ASUS GeForce GTX 1080 STRIX OC 11 Gbps review

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The new STRIX is impressive. Let's face it, the default tweaked performance is roughly the same on all these cards, the extra memory does kick in. Where the card shines, however, is its amazing cooling performance, this card is running below 60 Degrees C under full load! Once you compare all the way back to a reference (Founders edition) GeForce GTX 1080 and apply a tweak and have this new 11 Gbps memory, you can gain up to 20% in performance. And that certainly is interesting. 11 Gbps or not? Admittedly, I like it. See, the performance on all models including tweaking results are all more or less the same due to the restrictions Nvidia applies. Hence differentiation is key for the board partners, the models that are better cooled or more silent.

You can argue for the thicker and longer size of the STRIX, all other flags, however, are tagged green including an excellent silent cooling solution, the looks are very nice (albeit this is subjective of course), it has a very nice LED implementation and then there are the extra features like the huge number of display connectors, that lovely nickel plating, the components usage selection and of course a nice four year warranty. The reality also remains that the differences in performance in-between all tweaked 1080 models is negligible. I mean, to date we have tested like eight tweaked SKUs from varying manufacturers and the differences in-between ALL cards are maybe 4 FPS, give or take 1 FPS. The problem with the highest-end SKUs is that they are more expensive, and that extra money just does not justify the little performance gain.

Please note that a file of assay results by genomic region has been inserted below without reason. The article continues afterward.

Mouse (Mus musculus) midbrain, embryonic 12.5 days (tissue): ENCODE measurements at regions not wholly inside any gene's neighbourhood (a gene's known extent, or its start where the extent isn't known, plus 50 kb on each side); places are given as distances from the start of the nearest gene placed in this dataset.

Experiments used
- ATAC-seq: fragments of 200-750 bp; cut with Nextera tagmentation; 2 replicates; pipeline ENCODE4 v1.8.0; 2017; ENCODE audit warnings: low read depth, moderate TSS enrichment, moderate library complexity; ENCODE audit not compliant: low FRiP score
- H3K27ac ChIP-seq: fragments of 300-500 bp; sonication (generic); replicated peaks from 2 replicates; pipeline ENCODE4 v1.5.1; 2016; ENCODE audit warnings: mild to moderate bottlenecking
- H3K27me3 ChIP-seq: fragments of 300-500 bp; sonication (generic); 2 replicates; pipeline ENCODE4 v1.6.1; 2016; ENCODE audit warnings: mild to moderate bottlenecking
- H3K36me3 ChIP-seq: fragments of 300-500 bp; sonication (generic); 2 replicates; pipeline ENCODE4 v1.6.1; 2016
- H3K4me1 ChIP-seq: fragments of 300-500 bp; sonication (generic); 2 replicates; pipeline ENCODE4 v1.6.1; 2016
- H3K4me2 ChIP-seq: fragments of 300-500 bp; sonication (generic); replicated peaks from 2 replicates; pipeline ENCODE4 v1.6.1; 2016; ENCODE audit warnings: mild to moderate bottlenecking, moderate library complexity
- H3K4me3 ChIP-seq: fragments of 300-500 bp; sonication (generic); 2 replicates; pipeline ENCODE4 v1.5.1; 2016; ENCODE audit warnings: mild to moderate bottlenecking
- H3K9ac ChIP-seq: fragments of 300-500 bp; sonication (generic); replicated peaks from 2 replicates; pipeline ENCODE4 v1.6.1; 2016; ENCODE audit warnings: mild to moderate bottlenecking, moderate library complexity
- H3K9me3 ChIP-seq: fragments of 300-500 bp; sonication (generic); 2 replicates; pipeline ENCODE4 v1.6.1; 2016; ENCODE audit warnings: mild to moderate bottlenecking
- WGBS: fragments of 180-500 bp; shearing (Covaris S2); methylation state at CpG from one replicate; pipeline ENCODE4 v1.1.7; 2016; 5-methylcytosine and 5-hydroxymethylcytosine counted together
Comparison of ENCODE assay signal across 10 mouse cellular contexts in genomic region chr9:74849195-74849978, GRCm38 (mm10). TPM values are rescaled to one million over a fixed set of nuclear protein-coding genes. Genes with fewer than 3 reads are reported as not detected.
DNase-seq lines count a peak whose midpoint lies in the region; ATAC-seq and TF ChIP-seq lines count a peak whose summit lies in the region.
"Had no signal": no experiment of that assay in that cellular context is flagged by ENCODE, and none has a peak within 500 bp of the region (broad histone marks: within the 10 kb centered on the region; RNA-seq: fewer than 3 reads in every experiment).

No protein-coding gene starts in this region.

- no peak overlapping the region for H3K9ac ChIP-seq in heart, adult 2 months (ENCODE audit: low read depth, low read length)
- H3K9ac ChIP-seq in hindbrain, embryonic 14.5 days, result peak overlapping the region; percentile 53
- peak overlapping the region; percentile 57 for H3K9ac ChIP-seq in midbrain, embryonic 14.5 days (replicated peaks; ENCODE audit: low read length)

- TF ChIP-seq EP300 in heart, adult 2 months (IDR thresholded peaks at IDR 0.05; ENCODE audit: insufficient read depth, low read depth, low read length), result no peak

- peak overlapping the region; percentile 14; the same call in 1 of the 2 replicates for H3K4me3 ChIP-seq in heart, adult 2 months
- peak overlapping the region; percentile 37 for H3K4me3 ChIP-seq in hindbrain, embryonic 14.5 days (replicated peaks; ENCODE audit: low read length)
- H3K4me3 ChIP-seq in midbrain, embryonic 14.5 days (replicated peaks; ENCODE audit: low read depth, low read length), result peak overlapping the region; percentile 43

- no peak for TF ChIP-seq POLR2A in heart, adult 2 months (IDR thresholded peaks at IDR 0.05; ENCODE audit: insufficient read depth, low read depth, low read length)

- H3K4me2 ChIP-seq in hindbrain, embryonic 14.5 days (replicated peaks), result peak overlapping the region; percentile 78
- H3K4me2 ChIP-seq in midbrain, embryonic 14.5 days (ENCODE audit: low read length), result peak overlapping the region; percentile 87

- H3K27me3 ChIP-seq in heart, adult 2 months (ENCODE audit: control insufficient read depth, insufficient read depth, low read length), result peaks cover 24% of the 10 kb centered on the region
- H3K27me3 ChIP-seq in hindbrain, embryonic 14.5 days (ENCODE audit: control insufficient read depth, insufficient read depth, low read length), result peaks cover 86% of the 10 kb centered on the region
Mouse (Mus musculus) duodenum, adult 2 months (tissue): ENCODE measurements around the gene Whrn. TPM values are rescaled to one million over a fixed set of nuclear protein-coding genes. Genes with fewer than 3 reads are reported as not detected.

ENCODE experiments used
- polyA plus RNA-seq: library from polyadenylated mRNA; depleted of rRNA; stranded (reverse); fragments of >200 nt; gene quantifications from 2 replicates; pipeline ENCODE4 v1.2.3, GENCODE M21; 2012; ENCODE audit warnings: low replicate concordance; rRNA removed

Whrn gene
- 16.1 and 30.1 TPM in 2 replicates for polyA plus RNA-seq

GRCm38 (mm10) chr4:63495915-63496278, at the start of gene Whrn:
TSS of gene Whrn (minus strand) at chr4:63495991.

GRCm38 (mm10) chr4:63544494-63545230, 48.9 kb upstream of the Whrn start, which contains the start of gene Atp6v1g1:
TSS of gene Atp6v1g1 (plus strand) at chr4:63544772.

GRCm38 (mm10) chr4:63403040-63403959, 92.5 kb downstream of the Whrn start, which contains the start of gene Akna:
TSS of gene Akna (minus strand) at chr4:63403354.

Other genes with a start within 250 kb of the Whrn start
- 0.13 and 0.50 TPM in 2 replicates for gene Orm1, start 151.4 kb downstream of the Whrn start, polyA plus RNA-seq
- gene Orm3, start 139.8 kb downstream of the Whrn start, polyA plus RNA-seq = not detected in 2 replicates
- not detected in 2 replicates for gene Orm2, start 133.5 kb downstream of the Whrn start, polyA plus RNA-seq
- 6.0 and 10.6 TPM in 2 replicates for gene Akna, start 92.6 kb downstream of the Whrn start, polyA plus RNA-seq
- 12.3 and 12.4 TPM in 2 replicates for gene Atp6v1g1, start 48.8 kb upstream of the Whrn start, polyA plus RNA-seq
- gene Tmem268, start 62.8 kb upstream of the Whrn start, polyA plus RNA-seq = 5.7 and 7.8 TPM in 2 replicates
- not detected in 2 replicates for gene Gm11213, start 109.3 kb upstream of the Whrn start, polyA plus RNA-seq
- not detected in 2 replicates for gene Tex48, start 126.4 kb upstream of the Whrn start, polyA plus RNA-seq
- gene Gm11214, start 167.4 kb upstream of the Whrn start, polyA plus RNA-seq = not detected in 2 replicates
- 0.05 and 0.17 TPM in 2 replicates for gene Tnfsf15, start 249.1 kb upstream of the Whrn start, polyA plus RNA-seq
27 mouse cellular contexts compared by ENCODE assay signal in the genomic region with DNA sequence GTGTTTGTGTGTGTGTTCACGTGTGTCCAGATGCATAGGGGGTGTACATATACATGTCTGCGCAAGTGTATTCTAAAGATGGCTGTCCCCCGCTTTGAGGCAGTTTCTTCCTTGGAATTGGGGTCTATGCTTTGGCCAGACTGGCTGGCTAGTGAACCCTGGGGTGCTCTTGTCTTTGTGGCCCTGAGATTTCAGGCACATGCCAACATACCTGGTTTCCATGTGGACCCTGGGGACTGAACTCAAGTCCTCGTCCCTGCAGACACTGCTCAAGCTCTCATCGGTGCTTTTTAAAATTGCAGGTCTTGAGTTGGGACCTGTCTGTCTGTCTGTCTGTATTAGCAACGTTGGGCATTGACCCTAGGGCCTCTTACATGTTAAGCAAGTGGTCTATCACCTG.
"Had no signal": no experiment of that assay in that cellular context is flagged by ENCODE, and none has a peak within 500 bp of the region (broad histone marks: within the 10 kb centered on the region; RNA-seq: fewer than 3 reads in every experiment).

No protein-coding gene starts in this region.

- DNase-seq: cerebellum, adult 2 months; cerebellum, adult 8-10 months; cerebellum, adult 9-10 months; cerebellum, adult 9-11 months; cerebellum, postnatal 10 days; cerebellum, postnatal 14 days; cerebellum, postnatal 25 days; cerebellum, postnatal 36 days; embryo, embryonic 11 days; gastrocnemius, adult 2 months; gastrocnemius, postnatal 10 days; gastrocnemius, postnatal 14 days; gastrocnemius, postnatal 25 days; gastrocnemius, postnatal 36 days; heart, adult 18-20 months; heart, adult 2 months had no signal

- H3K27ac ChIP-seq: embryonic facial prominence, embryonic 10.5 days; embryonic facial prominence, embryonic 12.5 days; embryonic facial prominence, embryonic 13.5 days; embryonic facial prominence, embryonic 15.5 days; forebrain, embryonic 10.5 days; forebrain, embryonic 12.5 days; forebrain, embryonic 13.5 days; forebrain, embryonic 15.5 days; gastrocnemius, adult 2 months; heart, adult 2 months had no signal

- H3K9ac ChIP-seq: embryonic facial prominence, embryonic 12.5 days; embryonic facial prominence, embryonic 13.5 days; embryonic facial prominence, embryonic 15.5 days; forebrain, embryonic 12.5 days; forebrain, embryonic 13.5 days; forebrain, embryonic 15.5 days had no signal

Right now the product sits in an overly inflated market at a very steep €719,- and that is not worth it. it's a 500 Euro/USD card really. But the entire VGA market is under stress due to everything that is called mining, however, just like gas, that should pass.

With the STRIX 11 Gbps, you are looking at that factory higher clock frequency and the LED logos with a massive cooler and a back-plate. Depending on the clock frequency modes you choose to use you may expect that dynamic boost clock hovering close to the 1.95 GHz marker with the default clocks and, yes, that is faster compared to the Founder edition. Your extra benefit obviously is that sweet 8 GB memory volume size now clocked at 11 Gbps with even higher tweakability to 12 Gbps.